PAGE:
JJ: That’s a question asked all the time. Tocqueville is wheeled out everywhere to try to give an answer to every problem. If you go back to the end of the 18th and early 19th century, people believed the new commercial society would be more egalitarian than the previous aristocratic society. If you read Adam Smith, for example, he believes, quite honestly and genuinely, that the future society will be one of rough equality. There’ll be some inequality, but not much. And clearly things start to go slightly wrong for that analysis quite early on in the development of industrial capitalism in Britain.
Tocqueville wrote about America, but he also wrote about Britain. What he sees [in America] is a society where he says the social condition compared with everywhere else is of far greater equality — and he thinks that certain things will follow from that. By the same token, Tocqueville also spent a lot of time in Britain and wrote about it, but not as famously. He was not happy with what he found; indeed, he was very concerned about it. He visited Birmingham, Manchester and so on. And in his case, beneath it all, you had a good social Catholic. He’s against the state, but by the same token he’s against brash materialistic individualism.
So for someone like Tocqueville and for that whole tradition in which he’s writing, the challenge was how, when there’s an inevitability about these social conditions, can you actually prevent society from becoming simply an amorphous mass?
FF: But there were traditions in this country which did see the social development but were much more welcoming. The great economist [Alfred] Marshall lectured about the future of the working classes and he saw two great forces at work. One was that labour would be mixed differently with capital, so that the grotty jobs would disappear, and with them that crudeness of people who were demeaned by doing them. Indeed, he thought the second force would become so great that this wonderful belief in education would actually lift us up — we might have to do it by rota, the rotten jobs, because there wouldn’t be anybody who’d be so badly educated that they would take up these jobs. Well, we’ve now got that extraordinary business where we have a huge demand for semi- and unskilled labour — and a lot of the unskilled labour won’t do the jobs. In the last ten years, three million immigrants have come in and worked, to show that there were jobs there. So in a sense that wonderful Victorian enthusiasm at what an industrial future was going to give us looks quite different.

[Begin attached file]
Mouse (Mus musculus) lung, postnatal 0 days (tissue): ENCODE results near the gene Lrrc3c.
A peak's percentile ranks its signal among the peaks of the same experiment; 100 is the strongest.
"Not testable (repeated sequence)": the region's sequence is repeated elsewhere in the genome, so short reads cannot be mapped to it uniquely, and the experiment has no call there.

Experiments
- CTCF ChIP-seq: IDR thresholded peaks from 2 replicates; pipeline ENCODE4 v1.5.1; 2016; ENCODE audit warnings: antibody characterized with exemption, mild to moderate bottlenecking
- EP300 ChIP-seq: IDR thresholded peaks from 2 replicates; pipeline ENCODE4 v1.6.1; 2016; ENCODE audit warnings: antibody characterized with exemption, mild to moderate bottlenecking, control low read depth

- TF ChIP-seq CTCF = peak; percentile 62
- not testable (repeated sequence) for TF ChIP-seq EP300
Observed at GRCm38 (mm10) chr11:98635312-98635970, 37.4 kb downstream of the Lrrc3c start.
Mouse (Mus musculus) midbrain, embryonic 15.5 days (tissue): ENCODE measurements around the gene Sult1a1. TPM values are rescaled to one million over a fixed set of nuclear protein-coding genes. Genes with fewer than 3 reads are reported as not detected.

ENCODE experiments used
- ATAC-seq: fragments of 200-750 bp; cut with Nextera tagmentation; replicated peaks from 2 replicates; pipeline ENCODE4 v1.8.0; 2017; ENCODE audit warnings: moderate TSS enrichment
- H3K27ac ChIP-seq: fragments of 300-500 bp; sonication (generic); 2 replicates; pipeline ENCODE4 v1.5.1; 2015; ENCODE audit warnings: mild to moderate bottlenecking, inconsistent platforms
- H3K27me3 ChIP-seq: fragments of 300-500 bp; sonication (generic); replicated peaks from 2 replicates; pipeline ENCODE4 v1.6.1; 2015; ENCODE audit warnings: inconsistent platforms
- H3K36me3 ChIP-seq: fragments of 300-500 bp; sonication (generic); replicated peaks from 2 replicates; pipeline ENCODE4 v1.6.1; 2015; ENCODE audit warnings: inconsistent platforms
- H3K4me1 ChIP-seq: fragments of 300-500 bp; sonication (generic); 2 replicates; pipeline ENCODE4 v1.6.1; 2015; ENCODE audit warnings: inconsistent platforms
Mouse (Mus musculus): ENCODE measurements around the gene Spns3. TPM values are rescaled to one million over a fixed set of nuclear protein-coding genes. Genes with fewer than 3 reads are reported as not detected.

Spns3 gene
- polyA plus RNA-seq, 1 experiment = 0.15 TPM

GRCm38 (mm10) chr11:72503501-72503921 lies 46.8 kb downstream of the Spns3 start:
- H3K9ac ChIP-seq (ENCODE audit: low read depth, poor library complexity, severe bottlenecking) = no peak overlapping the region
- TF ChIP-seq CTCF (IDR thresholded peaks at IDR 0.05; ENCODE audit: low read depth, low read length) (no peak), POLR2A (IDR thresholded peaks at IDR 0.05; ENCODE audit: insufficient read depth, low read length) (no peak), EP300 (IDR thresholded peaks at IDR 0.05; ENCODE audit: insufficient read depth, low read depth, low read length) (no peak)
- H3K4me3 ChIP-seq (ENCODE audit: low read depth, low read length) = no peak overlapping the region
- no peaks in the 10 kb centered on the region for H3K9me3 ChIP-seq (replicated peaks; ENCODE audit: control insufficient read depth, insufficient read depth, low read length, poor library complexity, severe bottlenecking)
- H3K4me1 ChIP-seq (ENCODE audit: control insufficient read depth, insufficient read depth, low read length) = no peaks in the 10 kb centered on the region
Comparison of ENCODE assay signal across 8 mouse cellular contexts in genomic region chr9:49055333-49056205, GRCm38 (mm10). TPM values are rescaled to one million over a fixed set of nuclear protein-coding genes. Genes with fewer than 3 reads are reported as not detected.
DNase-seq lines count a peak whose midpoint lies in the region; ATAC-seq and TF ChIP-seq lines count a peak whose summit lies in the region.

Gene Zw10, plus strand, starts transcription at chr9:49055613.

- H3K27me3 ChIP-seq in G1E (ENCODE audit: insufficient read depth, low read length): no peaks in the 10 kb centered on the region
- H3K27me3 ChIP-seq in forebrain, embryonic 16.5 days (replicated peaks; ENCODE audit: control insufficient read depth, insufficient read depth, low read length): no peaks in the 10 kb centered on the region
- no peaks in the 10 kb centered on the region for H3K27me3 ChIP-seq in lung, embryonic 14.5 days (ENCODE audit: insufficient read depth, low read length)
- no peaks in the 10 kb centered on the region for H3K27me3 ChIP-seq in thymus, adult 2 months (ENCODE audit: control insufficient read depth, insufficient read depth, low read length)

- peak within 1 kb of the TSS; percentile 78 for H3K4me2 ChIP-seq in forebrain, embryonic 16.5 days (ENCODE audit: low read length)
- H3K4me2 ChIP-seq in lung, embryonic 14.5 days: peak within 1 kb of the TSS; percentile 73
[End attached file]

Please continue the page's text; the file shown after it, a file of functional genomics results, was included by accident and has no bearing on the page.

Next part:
JJ: The most famous political economist-thinker in Britain in the 19th century was John Stuart Mill. If you read his Principles of Political Economy (1848), he’s already identified a problem about the lowest strata of society. He says, “Look, there’s wealth being created in society and so on, but there’s a group at the bottom which doesn’t seem to be moving at all, and what are we going to do about that group?” Mill had a similar analysis to that later developed by Marshall, which is that new forms of capitalist development will emerge. In Mill’s case it was co-operative societies and these sorts of things. I’m sure you know that Mill embraced a mild form of socialism at the end of his life.
FF: But Mill’s socialism was ethical, because a lot of advanced liberals adopted the term as a way of saying, “We just cannot live our life without a moral framework.” And this whole idea about citizenship, they’ve so changed this country, because the Victorians were worried about where is this process going to lead to, can we get this change with order? They solved the question about having freedom with order, there isn’t anarchy and all the nasty side, by creating a certain sort of character. Gladstone conceded the vote to the skilled working class because they’d earned it and were running their own welfare state. He said, “These people, who’ve shown that they’ve got this proper character — how can you deny them the vote?”
So our elite didn’t give the vote because they feared the mob. They extended the vote because working people showed that their characters were such that the constitution was safe with them. What’s broken down since the 1950s is any sense that we should be making good citizens. Somehow, this is seen as all too judgmental. Whereas the Edwardians and Georgians thought it was the central activity in the public domain.
JJ: So all we have now are a few citizenship classes in schools, which are actually not worth anything.
FF: There’s no conception that the point of living is to achieve our best selves. And to do that others have got to be part of the process. And you’re doing it in an urban society, where you’re living close together. Geoffrey Gorer wrote a study of the English character in the 1950s, and he said when he looked back, we were a pretty awful race. Why did we become the envy of the world? And he, absolutely rightly, said something changed in our child-rearing practices — that wonderful Victorian march to respectability. Part of that was a pride in how you brought up your family. That gave us the social skills to think about our neighbours and their needs, to lead a happy life, which was not behaving like a yobbo. It transformed that whole drive to change character by parenting, and that’s what one has today. We’re now trying to remake, defend freedom, and the order side is all done by Asbos [Anti-Social Behaviour Orders] and laws.
JJ: It’s interesting that for most working-class families in Britain, the primary concern was that their children should have a better life than they’d had. If they voted Labour, that was the reason they voted Labour, not for any other reason. I think it was largely that they wanted to make certain that there were good schools, and if their children were sick they could go to a doctor. That’s what they were fundamentally concerned about. That was the extent of their “socialism”.
FF: But that’s why, don’t you think Jeremy, it was so easy for the Labour party to take over from the liberals?